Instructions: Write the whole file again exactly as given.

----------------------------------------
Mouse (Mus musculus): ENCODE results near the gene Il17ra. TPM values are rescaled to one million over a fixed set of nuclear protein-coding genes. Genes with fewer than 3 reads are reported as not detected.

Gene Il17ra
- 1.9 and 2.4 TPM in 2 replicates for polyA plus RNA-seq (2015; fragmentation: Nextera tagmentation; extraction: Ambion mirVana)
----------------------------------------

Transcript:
Mouse (Mus musculus): ENCODE results near the gene Il17ra. TPM values are rescaled to one million over a fixed set of nuclear protein-coding genes. Genes with fewer than 3 reads are reported as not detected.

Gene Il17ra
- 1.9 and 2.4 TPM in 2 replicates for polyA plus RNA-seq (2015; fragmentation: Nextera tagmentation; extraction: Ambion mirVana)